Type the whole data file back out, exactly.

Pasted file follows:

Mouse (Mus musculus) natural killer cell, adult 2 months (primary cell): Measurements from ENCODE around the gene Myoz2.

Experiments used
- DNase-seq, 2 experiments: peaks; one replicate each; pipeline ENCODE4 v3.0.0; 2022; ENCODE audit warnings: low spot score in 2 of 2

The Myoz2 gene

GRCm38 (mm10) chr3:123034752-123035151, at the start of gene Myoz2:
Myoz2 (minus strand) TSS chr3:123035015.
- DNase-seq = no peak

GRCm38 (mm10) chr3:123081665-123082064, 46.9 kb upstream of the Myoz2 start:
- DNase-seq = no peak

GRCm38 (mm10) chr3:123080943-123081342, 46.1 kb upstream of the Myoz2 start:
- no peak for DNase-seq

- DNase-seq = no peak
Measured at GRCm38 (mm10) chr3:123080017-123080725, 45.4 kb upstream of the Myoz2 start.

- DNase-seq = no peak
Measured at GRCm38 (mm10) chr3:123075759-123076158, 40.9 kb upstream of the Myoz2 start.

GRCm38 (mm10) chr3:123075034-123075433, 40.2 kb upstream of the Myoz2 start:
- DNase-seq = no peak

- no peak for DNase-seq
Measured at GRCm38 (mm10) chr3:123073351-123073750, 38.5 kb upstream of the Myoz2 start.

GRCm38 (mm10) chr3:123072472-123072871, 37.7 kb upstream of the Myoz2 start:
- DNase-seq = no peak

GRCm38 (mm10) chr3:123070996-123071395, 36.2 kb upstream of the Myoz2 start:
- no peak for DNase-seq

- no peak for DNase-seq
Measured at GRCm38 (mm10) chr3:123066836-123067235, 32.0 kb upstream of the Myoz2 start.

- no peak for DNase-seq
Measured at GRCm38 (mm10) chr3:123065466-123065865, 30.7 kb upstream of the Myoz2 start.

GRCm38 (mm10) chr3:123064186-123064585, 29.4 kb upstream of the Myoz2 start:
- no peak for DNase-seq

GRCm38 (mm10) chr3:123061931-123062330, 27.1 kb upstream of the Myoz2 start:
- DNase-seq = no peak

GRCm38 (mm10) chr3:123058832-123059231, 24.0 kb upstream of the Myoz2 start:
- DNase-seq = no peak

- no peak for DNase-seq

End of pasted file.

Mouse (Mus musculus) natural killer cell, adult 2 months (primary cell): Measurements from ENCODE around the gene Myoz2.

Experiments used
- DNase-seq, 2 experiments: peaks; one replicate each; pipeline ENCODE4 v3.0.0; 2022; ENCODE audit warnings: low spot score in 2 of 2

The Myoz2 gene

GRCm38 (mm10) chr3:123034752-123035151, at the start of gene Myoz2:
Myoz2 (minus strand) TSS chr3:123035015.
- DNase-seq = no peak

GRCm38 (mm10) chr3:123081665-123082064, 46.9 kb upstream of the Myoz2 start:
- DNase-seq = no peak

GRCm38 (mm10) chr3:123080943-123081342, 46.1 kb upstream of the Myoz2 start:
- no peak for DNase-seq

- DNase-seq = no peak
Measured at GRCm38 (mm10) chr3:123080017-123080725, 45.4 kb upstream of the Myoz2 start.

- DNase-seq = no peak
Measured at GRCm38 (mm10) chr3:123075759-123076158, 40.9 kb upstream of the Myoz2 start.

GRCm38 (mm10) chr3:123075034-123075433, 40.2 kb upstream of the Myoz2 start:
- DNase-seq = no peak

- no peak for DNase-seq
Measured at GRCm38 (mm10) chr3:123073351-123073750, 38.5 kb upstream of the Myoz2 start.

GRCm38 (mm10) chr3:123072472-123072871, 37.7 kb upstream of the Myoz2 start:
- DNase-seq = no peak

GRCm38 (mm10) chr3:123070996-123071395, 36.2 kb upstream of the Myoz2 start:
- no peak for DNase-seq

- no peak for DNase-seq
Measured at GRCm38 (mm10) chr3:123066836-123067235, 32.0 kb upstream of the Myoz2 start.

- no peak for DNase-seq
Measured at GRCm38 (mm10) chr3:123065466-123065865, 30.7 kb upstream of the Myoz2 start.

GRCm38 (mm10) chr3:123064186-123064585, 29.4 kb upstream of the Myoz2 start:
- no peak for DNase-seq

GRCm38 (mm10) chr3:123061931-123062330, 27.1 kb upstream of the Myoz2 start:
- DNase-seq = no peak

GRCm38 (mm10) chr3:123058832-123059231, 24.0 kb upstream of the Myoz2 start:
- DNase-seq = no peak

- no peak for DNase-seq